Inspired by Norse mythology and referring to the gallerists’ ancestry, Japanese artist Shintaro Miyake presents for this solo exhibition at Gerhardsen Gerner Oslo – a Viking Show!
Shintaro Miyake focuses in one prominent ensemble of drawings on the heroic legends and the adventures of
Erik the Red and his son Leif Eiriksson, the legendary Norse explorers.
Leif Eiriksson was the first European to land in North America, nearly 500 years before Christopher Columbus.
According to the Sagas of Icelanders, he established a Norse settlement at Vinland, tentatively identified with the
Norse L'Anse aux Meadows on the northern tip of Newfoundland in modern-day Canada. It is believed that Leif was
born in Iceland around the 970s—the son of mother Thjodhild and father Erik the Red, an explorer from Western
Norway, who again founded the first Norse colonies in Greenland.
Another important group of work tells the legends of Norse Gods in Miyake’s characteristically Japanese style of
drawing. Here Miyake has dedicated his large-scale triptych Viking Age to the topic of the end of the world, Ragnarök.
The enemies of the world of Norse mythology are present in this spectacular event: Fenrir, ‘the Fenris Wolf’ is
featured here as well as Jörmungandr, ‘the Midgard Serpent’ (Old Norse: Miðgarðsormr) and Hel, the goddess of the
dead. All three figures are siblings and children of the god Loki and the giantess Angrboda.
In Norse mythology, Ragnarök is a series of future events, including a great battle foretold to ultimately result in the
death of a number of major figures, including the gods Odin, Thor, Týr, Freyr, Heimdallr, and Loki, the occurrence of
various natural disasters, and the subsequent submersion of the world in water.
Sol and Mani are the beings who drive the Sun and Moon in their courses through the sky. Sol and Mani were sister
and brother. Because their father, Mundilfari, had named his siblings according to the work of the gods, „Sun“ and
„Moon“, the gods became angry, and they took the two children to guide the Sun and Moon in their paths.
Sol had to travel at great speed, pursued by a wolf named Skoll who would eventually devour her. The boy, Mani,
was forced to guide the course of the Moon, also followed by a wolf named Hati.
The Vikings believed that when the two wolves caught up with the Sun and Moon, they would swallow them and all
the stars would disappear from the sky. It would be a signal that Ragnarök, this huge battle between the forces of
good and the forces of evil, was about to begin, and that the end of the world was at hand.
Shintaro Miyake appropriates the gods and heroes of the Elder Edda 1) and the Icelandic Sagas in his unique playful
cartoon-like style of drawing. In doing so, the artist predefines his main motifs in pencil with any corrections becoming
part of his pictorial inventions. He then fills the lines with coloured pencil strokes, resulting in colour areas of an
intrinsically tight feel. The line, however, remains dominant in Shintaro Miyake's work, as the long, flowing limbs of his
figures may clearly illustrate.
For his exhibitions, Miyake often deals with site-specific characteristics or otherwise inspiring fictitious subjects,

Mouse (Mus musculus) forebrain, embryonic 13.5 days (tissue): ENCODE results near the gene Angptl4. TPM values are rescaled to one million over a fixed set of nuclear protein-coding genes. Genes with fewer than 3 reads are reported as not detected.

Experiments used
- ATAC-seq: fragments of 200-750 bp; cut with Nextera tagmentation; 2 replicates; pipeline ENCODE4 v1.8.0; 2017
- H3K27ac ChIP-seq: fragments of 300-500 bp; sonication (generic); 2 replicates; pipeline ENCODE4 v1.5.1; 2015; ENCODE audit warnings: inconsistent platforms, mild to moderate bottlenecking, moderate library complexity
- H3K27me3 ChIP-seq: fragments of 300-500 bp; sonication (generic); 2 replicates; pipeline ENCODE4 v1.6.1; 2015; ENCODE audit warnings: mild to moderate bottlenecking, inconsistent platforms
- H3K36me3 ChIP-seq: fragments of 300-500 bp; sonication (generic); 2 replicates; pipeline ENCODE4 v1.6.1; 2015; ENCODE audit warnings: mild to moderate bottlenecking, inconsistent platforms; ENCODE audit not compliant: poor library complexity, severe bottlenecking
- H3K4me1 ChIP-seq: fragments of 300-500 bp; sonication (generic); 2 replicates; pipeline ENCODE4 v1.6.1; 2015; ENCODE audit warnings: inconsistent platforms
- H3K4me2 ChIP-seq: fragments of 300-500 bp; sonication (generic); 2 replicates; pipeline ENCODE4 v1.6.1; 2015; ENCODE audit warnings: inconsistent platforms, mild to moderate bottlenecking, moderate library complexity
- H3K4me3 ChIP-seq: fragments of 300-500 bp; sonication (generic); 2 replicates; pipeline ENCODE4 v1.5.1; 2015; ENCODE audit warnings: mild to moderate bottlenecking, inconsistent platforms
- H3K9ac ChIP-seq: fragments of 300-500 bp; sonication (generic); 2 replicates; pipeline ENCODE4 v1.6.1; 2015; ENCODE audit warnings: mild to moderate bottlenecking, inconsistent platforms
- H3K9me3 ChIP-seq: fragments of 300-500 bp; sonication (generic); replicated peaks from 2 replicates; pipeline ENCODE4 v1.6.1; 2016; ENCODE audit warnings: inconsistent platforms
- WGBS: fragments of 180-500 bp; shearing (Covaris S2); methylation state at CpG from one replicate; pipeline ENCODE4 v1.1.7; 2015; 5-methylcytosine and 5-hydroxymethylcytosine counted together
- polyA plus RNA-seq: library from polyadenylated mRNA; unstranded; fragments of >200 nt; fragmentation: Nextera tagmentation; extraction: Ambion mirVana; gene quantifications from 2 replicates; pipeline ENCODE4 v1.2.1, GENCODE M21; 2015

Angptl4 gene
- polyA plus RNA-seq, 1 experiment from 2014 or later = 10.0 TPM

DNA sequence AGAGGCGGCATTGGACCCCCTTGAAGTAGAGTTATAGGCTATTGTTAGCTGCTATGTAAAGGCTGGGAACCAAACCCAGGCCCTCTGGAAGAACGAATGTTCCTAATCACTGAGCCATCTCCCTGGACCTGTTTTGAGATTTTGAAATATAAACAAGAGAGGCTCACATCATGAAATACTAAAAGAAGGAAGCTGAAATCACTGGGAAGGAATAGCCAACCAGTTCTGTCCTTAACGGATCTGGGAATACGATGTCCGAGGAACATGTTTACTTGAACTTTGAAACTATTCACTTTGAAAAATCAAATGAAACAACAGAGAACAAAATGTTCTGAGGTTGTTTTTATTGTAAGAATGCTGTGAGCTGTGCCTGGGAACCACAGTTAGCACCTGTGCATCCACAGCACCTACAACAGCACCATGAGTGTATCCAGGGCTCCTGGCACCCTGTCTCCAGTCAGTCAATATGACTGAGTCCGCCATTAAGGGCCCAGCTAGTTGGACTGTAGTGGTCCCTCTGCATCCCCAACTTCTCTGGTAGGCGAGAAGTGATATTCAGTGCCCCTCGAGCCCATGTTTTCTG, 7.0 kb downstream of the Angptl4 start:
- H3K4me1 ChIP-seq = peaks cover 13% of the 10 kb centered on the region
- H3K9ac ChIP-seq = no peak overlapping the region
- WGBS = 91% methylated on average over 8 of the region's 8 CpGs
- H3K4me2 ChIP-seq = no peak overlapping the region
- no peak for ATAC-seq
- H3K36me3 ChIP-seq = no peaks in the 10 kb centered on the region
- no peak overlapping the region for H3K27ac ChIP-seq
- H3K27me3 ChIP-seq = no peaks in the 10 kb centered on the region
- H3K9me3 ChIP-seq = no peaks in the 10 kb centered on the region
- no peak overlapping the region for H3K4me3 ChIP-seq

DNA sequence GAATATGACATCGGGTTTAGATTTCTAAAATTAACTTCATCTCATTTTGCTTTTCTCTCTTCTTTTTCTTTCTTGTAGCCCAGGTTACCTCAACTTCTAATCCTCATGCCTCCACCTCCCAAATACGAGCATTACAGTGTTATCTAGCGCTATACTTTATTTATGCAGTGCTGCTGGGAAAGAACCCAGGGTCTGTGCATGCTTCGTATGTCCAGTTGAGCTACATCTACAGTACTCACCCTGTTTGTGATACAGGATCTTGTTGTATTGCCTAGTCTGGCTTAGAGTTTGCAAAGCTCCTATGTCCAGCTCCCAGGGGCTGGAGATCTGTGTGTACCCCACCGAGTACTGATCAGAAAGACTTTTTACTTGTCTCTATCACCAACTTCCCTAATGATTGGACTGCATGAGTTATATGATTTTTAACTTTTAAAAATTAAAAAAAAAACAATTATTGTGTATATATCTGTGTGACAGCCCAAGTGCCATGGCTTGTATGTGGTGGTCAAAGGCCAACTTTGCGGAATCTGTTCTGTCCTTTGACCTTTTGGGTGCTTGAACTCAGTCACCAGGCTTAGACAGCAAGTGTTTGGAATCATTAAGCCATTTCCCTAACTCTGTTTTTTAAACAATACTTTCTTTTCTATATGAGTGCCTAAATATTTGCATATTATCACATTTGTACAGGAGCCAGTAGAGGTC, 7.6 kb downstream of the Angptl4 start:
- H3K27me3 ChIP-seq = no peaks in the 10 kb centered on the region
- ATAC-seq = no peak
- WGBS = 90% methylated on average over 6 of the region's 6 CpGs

translating these into his own visual language. He has staged Minotaur's fight with a sea monster in Italy (2004), the life
of Japanese fishermen in the olden days on the "art island" of Naoshima (2006), or the life of a beaver in the Sandra
and David Bakalar Gallery at Massachusetts College of Art in Boston. Miyake has also translated the event of the
Football World Cup in a fantastically humorous exhibition at Gerhardsen Gerner in 2006, and has conjured up
„Egypt“ at Tomio Koyama Gallery in Tokyo in 2008.
For further information, please contact Marina Gerner–Mathisen, Gerhardsen Gerner, Oslo: email@example.com,
T: +47 21 91 01 91, opening hours Wed–Fri 12–5pm, Sat 12–4pm
or Maike Fries, Gerhardsen Gerner, Berlin: firstname.lastname@example.org, T: +49 30 69 51 83 41, opening hours
Wed–Sat 11am–6pm or visit our website at http://www. gerhardsengerner.com
1) The Poetic Edda, also known as Sæmundar Edda or the Elder Edda, is a collection of Old Norse poems from
the Icelandic medieval manuscript Codex Regius ("Royal Book"). Along with the Prose Edda, the Poetic Edda is the
most expansive source on Norse mythology (comp. Wikipedia, "Edda", June 2013).
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Shintaro Miyake is a representative of the Japanese New Pop. The work of his generation of artists is characterized by simple,
clear-cut motifs, a mostly buoyant mood, great craftsmanship, and accomplished play with colours. It has been strongly
influenced by an affluent society, the mounting power of the media, and their ever-present output of manga and anime. Only
when compared to the traditional high-arts of Japan does the criticism levelled at the American style Japanese culture by the
New Pop artists become apparent. Despite of the international success enjoyed by some of the artists and the visual airiness
of their paintings, theirs is an art firmly rooted in sub-culture, and still defines itself in terms of this heritage.
In Arrival Day, Shintaro Miyake confronts the viewer with another conquest. This time it is not situated as far back in time as the
Viking Age, but in the future, where an alien invasion takes place in a modern Asian city. From the black background of the sky
arises a light coloured cityscape with lines depicting doors, windows and towers. Only the advertisement billboards are
illuminated by colours. Small and huge sized spaceships fly all around, and some reveal mostly smiling red octopus-like aliens.
The inhabitants of the city seem afraid of the octopus invaders. They try to escape in a wild, screaming panic. The entire scene
suggests the chaotic life in a city, emphasised by the arrival of the alien ships.